In the rugged world of hip-hop there are few rappers who stand on their own terms quite as well as Slick Rick. A softly spoken storyteller of considerable lyrical renown, his trademark attire of lavish gold chains, crown and distinctive eye patch have helped mark him out as one of the genre's most unique voices, proving hugely influential in the careers of the likes of Outkast, Snoop Dogg, and Ghostface Killah.
As such we've gone through the rapper's catalogue to chronicle the essential music you need in your life, whether you're a lifelong fan or someone new to the velvet-voiced don's charms. Y'all tucked in? Heeeerrrrrrre we go...
Rick's major introduction to the planet came via 'The Show', an Inspector Gadget theme sampling monster which saw him rapping alongside a beatboxing Doug E Fresh. But it's this, the b-side to the release, which is the greatest starting point for him.
One of the first ever proper storytelling songs in hip hop, and certainly its first great one, it showed exactly how leftfield he was compared to others. Dedicating an obscene 24 bars to his daily grooming routine, he then describes a mother and daughter fighting over his affections, memorably calling himself a conceited bastard in the process. One of hip hop's true mavericks was in the building.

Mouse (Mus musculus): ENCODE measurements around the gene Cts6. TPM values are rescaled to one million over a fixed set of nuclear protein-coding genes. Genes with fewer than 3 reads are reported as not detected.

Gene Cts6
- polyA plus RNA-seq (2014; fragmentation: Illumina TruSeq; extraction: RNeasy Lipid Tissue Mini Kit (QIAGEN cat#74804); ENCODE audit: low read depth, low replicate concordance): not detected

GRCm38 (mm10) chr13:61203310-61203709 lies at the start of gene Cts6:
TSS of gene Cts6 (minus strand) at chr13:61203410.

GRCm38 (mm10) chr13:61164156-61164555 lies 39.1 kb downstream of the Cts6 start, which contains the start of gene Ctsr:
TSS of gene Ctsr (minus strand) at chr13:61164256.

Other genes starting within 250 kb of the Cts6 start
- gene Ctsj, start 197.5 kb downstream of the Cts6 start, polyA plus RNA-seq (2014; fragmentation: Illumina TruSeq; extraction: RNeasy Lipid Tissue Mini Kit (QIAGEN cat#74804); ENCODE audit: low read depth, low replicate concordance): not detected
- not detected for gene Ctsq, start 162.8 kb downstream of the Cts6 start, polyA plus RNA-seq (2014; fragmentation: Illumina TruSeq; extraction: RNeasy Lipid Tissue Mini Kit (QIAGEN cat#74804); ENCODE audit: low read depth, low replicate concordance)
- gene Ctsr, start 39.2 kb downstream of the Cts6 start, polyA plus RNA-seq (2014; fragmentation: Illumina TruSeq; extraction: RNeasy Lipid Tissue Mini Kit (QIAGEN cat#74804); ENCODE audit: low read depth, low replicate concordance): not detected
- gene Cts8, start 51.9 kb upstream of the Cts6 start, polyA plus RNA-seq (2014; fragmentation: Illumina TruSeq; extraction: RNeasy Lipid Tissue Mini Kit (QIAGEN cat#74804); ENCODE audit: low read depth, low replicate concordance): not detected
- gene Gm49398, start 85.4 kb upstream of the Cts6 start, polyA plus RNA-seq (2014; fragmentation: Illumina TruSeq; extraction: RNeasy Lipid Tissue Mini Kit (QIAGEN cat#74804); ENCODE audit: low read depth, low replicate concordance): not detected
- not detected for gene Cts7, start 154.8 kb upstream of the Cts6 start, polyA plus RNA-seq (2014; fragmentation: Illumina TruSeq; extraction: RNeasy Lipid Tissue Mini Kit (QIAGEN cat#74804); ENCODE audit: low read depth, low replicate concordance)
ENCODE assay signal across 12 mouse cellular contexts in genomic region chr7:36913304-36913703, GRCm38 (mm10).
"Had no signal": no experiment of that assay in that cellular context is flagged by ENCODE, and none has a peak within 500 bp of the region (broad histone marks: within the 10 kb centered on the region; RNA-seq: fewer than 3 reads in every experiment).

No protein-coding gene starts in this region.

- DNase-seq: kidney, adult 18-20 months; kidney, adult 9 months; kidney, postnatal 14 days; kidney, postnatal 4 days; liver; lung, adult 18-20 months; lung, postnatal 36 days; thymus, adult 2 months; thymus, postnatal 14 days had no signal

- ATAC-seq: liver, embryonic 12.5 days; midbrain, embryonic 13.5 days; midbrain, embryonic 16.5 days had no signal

Children's Story (1988)
This isn't just the greatest Slick Rick track of all time, it has a legitimate claim to be considered one of the most important in hip hop, period. The lead single from his classic debut Great Adventures of Slick Rick, it's by far and away the number one story telling record the music has ever seen, four minutes of perfection which has been covered and interpolated by the likes of Eminem, Mos Def, Tricky and The Game.
It's the ultimate cautionary crime tale, as Rick recounts the plight of a young criminal heading towards his untimely demise. Lyrically it's almost nursery rhyme like, not a swear word in sight for a devilishly simple but brilliantly rhythmic affair, all over a self-produced beat underpinned by a simple looping of timeless break 'Nautilus' from Bob James.